Cabinet Office and Treasury urged to create new ‘joint office’

Commission says move would strengthen centre of government and could pave the way for a future Office of the Prime Minister and Cabinet
Support call: Boris Johnson PA

By Jim Dunton

23 Jun 2021

An influential commission looking at government reform has called for the Cabinet Office and HM Treasury to set up a joint “Office of Strategy, Resources and Performance” to better support the prime minister and improve planning and delivery.

It is the latest recommendation from the Commission for Smart Government, which is led by former Conservative policing minister Lord Nick Herbert and which has the ear of Cabinet Office minister Michael Gove. Gove effectively launched the Declaration on Government Reform at an event hosted by the commission last week.

Under the commission’s latest proposal, the work of the Cabinet Office and the Treasury would remain unchanged, but the two departments’ work on strategic resource and performance planning and monitoring would be brought together into a single unit with its own permanent secretary. The perm sec would report jointly to the cabinet secretary and the Treasury perm sec.

The commission said the new office would build on the existing informal joint working between the Treasury and some Cabinet Office teams. It would operate teams overseeing the government’s main strategic priorities and “account” teams managing the centre of government’s relationship with each department across the whole spectrum of issues.

The proposal starts from the base that government needs to function more strategically, “thinking and acting as one, rather than a collection of departments”, and that leadership can only come from the centre: the Office of the Prime Minister, the Cabinet Office and the Treasury.

The Commission for Smart Government report, written by Martin Wheatley and Francesca Reed, acknowledges the cost implications of machinery of government changes and says they should be an “absolute last resort”.

Wheatley and Reed rejected the idea of creating a new Department of the Prime Minister and Cabinet – which would also contain the spending directorate of the Treasury – on the grounds that it was likely to be opposed by the Treasury and had “significant” transition management risks.

However  they said that that the creation of an Office of Strategy, Resources and Performance could pave the way for the creation of a joined-up Prime Minister’s Office and Cabinet Office in the longer term.

“The focus of the Cabinet Office and Treasury over the rest of 2021 needs to be on the recovery from the pandemic, and managing an ambitious and strategic spending review,” Wheatley and Reed said.

“We also think there is force in the arguments that completely severing government financial management from the Treasury and folding it into a new all-powerful central department is neither desirable nor feasible.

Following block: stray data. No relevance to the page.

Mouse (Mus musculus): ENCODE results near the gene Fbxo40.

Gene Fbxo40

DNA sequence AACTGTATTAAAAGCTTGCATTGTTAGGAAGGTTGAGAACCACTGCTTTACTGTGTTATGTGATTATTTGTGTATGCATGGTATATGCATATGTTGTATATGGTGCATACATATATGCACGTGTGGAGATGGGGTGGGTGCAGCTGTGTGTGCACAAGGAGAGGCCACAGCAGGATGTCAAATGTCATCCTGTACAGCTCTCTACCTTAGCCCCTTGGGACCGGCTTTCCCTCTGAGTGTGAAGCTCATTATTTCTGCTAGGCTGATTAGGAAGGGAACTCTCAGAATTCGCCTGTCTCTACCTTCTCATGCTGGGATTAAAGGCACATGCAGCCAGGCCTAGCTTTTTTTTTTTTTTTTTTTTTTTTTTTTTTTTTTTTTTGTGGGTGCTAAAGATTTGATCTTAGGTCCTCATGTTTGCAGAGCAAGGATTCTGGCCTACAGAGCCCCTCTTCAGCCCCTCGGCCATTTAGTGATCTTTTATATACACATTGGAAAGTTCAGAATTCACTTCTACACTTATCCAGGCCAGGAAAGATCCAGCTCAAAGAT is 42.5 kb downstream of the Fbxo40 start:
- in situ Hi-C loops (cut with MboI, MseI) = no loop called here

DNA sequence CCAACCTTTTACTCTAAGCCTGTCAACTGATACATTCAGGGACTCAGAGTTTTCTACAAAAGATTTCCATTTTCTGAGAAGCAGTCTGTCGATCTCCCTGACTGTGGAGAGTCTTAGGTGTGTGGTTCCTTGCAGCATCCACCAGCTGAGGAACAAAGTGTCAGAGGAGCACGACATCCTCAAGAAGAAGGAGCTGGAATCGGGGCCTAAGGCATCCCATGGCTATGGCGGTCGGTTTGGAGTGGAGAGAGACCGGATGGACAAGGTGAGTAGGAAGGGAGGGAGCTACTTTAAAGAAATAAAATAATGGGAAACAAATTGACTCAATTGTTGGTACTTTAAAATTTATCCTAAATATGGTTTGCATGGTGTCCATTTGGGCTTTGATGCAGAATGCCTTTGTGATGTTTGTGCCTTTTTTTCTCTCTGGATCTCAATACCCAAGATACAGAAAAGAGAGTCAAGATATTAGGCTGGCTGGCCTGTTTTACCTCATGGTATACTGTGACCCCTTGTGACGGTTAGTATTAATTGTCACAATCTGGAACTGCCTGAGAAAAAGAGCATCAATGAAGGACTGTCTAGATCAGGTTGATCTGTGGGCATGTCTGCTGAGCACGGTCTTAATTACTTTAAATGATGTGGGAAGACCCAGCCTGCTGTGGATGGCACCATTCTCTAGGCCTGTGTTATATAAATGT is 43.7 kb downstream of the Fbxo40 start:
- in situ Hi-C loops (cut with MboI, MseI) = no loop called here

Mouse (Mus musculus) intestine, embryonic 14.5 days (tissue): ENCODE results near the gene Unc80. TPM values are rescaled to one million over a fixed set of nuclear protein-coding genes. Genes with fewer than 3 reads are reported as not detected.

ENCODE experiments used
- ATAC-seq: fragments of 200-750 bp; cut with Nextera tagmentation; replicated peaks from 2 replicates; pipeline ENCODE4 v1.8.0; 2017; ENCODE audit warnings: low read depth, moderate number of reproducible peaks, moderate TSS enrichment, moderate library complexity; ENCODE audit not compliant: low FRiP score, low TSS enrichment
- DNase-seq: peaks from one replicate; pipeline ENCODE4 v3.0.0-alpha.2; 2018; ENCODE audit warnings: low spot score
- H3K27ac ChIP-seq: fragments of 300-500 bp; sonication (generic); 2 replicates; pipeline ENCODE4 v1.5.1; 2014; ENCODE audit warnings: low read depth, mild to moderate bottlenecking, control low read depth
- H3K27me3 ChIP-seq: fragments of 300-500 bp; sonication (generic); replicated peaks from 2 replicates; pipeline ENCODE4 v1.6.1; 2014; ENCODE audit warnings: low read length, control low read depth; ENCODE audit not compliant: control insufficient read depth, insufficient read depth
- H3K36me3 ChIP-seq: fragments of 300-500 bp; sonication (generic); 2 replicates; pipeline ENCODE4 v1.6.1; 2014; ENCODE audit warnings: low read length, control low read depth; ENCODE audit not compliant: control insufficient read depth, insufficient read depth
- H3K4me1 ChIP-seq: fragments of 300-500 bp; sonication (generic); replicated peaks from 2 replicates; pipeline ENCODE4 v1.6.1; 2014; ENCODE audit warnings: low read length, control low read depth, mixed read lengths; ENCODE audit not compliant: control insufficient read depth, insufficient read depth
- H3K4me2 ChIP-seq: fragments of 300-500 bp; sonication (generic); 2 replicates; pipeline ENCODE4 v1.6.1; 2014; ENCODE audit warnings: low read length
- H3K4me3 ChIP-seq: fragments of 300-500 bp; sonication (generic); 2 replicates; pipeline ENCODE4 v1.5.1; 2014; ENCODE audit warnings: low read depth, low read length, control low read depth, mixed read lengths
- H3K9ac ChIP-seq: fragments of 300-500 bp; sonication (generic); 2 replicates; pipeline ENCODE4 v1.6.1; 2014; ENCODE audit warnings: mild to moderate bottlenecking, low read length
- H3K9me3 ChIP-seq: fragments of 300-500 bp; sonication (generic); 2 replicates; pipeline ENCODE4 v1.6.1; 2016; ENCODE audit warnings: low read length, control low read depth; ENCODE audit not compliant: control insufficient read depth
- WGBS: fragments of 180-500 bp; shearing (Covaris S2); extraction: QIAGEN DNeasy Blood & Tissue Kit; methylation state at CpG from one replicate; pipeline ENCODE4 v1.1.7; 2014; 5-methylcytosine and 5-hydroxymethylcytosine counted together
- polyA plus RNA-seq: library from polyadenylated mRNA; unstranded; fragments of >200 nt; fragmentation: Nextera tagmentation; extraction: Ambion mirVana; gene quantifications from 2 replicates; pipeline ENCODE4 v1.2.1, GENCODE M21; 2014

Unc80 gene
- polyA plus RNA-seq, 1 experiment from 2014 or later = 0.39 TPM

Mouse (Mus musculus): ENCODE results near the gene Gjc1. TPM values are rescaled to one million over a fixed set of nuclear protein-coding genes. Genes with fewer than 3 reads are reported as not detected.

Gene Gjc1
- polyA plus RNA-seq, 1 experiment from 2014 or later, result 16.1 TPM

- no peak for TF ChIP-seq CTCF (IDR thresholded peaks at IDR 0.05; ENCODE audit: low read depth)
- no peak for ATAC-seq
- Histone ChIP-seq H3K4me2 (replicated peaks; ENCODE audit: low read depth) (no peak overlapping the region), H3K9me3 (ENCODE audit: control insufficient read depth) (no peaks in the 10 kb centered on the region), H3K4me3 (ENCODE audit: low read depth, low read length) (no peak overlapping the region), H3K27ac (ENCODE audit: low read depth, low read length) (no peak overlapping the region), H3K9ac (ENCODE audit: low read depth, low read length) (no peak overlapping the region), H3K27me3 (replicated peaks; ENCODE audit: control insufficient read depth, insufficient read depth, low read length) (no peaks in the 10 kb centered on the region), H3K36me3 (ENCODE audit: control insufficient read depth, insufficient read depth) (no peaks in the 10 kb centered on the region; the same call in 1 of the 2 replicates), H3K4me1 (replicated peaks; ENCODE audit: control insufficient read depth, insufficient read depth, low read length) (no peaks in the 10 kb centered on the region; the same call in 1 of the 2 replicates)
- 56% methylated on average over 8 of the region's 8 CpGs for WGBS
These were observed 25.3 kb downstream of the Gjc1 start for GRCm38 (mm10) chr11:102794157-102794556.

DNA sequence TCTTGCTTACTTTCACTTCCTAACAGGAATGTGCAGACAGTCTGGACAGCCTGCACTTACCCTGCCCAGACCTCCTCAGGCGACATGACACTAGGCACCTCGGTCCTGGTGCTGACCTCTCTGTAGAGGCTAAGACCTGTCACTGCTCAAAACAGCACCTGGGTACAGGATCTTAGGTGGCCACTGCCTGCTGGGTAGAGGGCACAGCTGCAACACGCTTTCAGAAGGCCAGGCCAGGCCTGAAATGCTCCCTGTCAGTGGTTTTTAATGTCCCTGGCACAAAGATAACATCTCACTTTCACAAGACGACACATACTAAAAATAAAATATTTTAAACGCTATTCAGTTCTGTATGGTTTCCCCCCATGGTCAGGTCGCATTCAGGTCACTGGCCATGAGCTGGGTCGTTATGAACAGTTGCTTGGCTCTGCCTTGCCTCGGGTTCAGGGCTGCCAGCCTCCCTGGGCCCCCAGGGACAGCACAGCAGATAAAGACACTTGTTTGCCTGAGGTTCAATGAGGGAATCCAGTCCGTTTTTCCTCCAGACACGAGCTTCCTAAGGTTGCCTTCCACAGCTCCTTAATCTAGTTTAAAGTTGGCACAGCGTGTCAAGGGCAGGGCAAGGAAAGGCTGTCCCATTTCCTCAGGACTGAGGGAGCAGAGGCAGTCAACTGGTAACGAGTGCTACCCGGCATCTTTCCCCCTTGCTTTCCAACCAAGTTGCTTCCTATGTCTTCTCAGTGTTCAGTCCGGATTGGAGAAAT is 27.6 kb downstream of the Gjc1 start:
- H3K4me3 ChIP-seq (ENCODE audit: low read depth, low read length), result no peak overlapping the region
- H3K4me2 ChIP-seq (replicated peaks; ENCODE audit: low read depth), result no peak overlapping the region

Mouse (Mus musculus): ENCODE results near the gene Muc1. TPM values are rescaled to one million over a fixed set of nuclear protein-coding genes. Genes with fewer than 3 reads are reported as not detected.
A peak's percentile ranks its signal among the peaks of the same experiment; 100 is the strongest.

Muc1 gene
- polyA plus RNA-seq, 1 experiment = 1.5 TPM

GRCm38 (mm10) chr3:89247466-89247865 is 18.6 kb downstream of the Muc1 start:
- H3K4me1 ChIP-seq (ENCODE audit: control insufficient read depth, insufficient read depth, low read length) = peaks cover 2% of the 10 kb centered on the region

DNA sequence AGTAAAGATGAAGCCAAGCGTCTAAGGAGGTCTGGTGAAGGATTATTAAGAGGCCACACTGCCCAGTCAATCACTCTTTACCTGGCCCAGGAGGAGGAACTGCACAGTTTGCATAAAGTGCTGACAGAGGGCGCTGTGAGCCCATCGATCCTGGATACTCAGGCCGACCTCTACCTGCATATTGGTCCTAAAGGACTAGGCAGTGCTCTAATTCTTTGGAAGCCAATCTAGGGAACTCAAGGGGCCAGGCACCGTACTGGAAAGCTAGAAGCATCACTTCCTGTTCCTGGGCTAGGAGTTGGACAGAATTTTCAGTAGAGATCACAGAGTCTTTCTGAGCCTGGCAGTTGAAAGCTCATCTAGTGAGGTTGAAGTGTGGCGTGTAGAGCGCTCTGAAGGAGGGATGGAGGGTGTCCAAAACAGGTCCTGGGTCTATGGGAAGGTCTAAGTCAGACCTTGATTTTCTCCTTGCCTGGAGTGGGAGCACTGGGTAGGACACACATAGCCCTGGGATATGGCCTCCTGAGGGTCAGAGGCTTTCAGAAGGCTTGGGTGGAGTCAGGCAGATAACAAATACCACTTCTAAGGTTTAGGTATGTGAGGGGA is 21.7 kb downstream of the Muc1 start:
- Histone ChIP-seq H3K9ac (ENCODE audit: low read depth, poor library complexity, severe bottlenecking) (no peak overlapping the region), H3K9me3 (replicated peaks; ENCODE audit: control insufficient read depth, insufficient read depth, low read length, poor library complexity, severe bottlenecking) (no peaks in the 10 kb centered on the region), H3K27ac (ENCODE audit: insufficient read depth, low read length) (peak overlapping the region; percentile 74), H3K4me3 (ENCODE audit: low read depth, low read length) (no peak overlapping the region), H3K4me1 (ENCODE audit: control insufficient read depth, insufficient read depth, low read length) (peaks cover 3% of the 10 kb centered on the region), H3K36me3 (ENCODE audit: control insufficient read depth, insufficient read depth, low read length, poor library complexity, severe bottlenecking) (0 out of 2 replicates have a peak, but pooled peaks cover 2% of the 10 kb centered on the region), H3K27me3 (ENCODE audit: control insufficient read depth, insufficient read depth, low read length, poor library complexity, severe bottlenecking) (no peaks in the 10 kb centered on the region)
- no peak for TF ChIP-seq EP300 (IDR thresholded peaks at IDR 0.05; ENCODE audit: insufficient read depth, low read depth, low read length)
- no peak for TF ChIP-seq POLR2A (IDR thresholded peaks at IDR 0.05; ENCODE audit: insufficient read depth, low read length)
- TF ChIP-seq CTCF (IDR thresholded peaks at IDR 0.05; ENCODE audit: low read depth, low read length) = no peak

“However, through the rest of the parliament and beyond, we do not think that simply enhancing the capability and resources of the Cabinet Office will create a sufficiently strategic and powerful centre of government.”

They concluded that after the 2021 Spending Review, the Treasury and Cabinet Office should proceed to set up a joint Office of Strategy, Resources and Performance.

“Such a ‘soft’ or ‘shadow’ approach to a unified centre could form the basis for the creation of an Office of the Prime Minister and Cabinet after the next election,” Wheatley and Reed said.

“The staff work to consider and prepare for such a change, so that it was successful and the risks managed, could be done at relative leisure ahead of that.”

The commission’s discussion paper notes that the Declaration on Government Reform speaks of the need for a “smarter centre”. However, the 10-page document does not set out any specific machinery of government changes.

Instead, it seeks to “modernise the operation of government” and “be more disciplined in prioritising and evaluating what we do”.

Among the ambitions contained in the declaration are improvements to cross-government functions, such as digital, finance, commercial and HR. It also contains a pledge to put data “at the heart of decision-making”.

It said: “In order that departments can focus on solving the policy and delivery problems they face, we will ensure that the centre supports them effectively by providing the functions and platforms they need to excel.”

Former chancellor George Osborne contributed to one evidence-gathering session held by the commission for its work on reform of the centre of government. He suggested that the Cabinet Office should be enhanced to give the PM better suppport.

Wheatley and Reed’s discussion paper will feed into the project’s final report.

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